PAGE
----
By SHERRY VAN ARSDALL
THE GOSHEN NEWS
When Don Lukeman recently went to the funeral of a friend, he forgot the gentleman was a Navy veteran.
“Two men were in the whitest of whitest uniforms at the funeral procession”, he said. “They took the flag and did a routine with the flag. It was so moving.”
Lukeman thought it would make a good program for the Goshen Evening Exchange Club. He said he made some phone calls and was referred to Roger Bayak, a member of the Goshen Veterans Honor Guard.
“I asked Roger and he said, ‘Yes, we give programs,’” Lukeman recalled to members of the Exchange Club at Joanna’s Family Restaurant in Goshen Thursday.
Terry Morgan and George Buckmaster serve as members of the Goshen Veterans Honor Guard and attended the program to help demonstrate the flag-folding ceremony. They put on white gloves before starting the program.
“We have the gloves on because it’s a matter of honor,” Bayak said. “No touching (of the flag) without gloves is allowed.”
Morgan and Buckmaster completely unfolded a flag so the club members could see and understand the process from beginning to completion.
A large flag was folded lengthwise twice before Bayak explained the symbolic folds in the ceremony.
Some of the folds represent life, belief in eternal life, honor and reverence, allegiance to country, a tribute to the armed forces, honor for womanhood and fatherhood, and eternity.
“The stars at the top (of the almost folded flag) remind people of those who fought for our freedom,” Bayak said. “The folded flag takes on the form of a cocked hat and reminds us of the ones who fought during the Revolutionary War for freedom.”
Bayak told the audience that the word veteran to him means “freedom.”
“Without veterans, there would be no freedom,” he said. “This is the land of the free and many never came home (from wars). They have gained our most profound respect and gratitude.”
There are many words that describe a veteran, he added, including duty, honor, devotion, discipline, integrity and sacrifice.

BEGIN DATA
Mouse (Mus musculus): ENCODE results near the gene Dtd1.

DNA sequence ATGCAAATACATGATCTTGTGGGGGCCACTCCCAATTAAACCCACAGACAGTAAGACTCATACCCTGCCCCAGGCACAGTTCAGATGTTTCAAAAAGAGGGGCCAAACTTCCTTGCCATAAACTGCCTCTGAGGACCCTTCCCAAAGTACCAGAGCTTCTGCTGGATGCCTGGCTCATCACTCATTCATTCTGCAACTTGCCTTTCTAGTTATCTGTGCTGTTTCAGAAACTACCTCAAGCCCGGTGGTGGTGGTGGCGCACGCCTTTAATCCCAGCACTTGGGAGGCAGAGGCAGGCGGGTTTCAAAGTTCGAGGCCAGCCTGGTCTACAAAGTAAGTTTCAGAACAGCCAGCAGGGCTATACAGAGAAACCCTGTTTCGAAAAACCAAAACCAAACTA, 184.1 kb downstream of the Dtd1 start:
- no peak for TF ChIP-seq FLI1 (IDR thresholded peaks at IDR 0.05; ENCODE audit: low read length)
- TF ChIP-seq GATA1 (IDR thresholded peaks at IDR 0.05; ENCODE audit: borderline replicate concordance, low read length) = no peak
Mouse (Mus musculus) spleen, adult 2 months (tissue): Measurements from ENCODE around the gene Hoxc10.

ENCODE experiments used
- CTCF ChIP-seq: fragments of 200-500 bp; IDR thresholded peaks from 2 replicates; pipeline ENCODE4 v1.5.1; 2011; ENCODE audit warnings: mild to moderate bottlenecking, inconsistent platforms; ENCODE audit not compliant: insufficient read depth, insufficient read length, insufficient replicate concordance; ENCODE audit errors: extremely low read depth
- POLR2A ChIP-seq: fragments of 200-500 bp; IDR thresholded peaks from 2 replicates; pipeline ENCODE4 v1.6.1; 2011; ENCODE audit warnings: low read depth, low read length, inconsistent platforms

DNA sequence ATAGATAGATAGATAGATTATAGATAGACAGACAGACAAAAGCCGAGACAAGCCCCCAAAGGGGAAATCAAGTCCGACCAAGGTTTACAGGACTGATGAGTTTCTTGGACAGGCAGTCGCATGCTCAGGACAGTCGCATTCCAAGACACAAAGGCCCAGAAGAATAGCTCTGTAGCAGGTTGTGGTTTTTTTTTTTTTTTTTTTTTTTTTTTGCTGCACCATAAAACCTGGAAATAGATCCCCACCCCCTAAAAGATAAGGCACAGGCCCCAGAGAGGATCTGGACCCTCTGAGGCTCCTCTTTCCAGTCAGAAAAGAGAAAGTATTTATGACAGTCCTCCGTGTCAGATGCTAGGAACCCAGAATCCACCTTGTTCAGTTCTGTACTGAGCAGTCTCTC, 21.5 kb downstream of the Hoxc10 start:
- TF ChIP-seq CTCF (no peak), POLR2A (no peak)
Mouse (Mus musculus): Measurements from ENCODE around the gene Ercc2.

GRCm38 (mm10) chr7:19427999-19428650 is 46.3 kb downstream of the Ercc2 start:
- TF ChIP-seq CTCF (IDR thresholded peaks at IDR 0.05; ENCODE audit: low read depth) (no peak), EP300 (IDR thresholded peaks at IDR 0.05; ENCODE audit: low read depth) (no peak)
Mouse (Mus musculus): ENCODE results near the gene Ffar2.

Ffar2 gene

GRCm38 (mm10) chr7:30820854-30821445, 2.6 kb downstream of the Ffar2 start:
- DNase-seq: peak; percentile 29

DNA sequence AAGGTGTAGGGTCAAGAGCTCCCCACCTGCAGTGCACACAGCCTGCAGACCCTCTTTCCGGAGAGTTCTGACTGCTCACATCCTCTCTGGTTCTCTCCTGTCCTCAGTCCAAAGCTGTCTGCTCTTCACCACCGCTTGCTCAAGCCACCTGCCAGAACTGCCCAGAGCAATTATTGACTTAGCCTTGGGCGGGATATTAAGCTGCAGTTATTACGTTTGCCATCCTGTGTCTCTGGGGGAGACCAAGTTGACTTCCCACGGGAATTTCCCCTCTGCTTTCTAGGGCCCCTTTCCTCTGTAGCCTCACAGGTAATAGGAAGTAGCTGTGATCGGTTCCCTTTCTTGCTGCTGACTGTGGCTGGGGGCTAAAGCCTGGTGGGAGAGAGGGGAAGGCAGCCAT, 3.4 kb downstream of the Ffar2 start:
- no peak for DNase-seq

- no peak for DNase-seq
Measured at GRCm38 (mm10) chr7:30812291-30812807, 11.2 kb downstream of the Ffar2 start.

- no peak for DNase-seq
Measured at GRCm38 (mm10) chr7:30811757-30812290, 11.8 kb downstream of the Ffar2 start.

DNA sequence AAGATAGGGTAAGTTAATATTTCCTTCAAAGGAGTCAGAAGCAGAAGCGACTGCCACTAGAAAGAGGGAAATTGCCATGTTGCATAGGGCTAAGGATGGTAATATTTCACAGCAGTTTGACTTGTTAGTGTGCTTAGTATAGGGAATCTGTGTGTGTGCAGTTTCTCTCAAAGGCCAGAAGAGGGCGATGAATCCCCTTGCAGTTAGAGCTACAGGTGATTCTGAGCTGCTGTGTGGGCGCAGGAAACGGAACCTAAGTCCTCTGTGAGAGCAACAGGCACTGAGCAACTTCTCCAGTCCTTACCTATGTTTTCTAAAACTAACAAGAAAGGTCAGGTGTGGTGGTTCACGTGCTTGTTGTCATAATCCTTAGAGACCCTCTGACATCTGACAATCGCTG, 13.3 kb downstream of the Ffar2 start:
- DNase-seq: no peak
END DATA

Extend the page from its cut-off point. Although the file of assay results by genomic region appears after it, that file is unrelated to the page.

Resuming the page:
Bayak said he believes the reason why World War II was won was because soldiers cared about each other.
“This was something (they) did automatically,” Bayak said, and used the words teamwork, commitment and responsibility to describe the camaraderie of veterans.
“A veteran also means an absence from home and that there are devoted mothers, fathers, family and friends who worry about them,” he added. “Veterans do not die for our country. Someone takes our lives because we are doing our jobs (for our country).”
Bayak added, “Some people in our community don’t feel the same way (about veterans) but we all should have a moral obligation to thank them and appreciate them for keeping our country free, so far.”
Bayak was also a guest speaker during a Veterans Day program Friday at Greencroft Assisted Living in Goshen. He said police officers, firefighters and emergency medical technicians should be honored as well as veterans.
“They take care of us,” he said. “I want to express gratitude and admiration to the 26 million veterans for serving our country.”
Bayak said during his presentation that U.S. President Woodrow Wilson ordered the flag to fly at full-staff and not half-staff on Veterans Day or Armistice Day as Bayak still refers to it.
“President Wilson said this was a time of celebration not of mourning,” Bayak said. “It’s an honor to serve our country regardless of the price we pay. For our comrades, it’s a moral obligation and their duty.”
Pete Seaver, a resident at Greencroft, shared his pride as a veteran before leading the audience in singing several patriotic songs.
“We didn’t want to do less than what we had to do,” Seaver said. “I think I speak for all of us (veterans) when I thank God for all my comrades in arms.”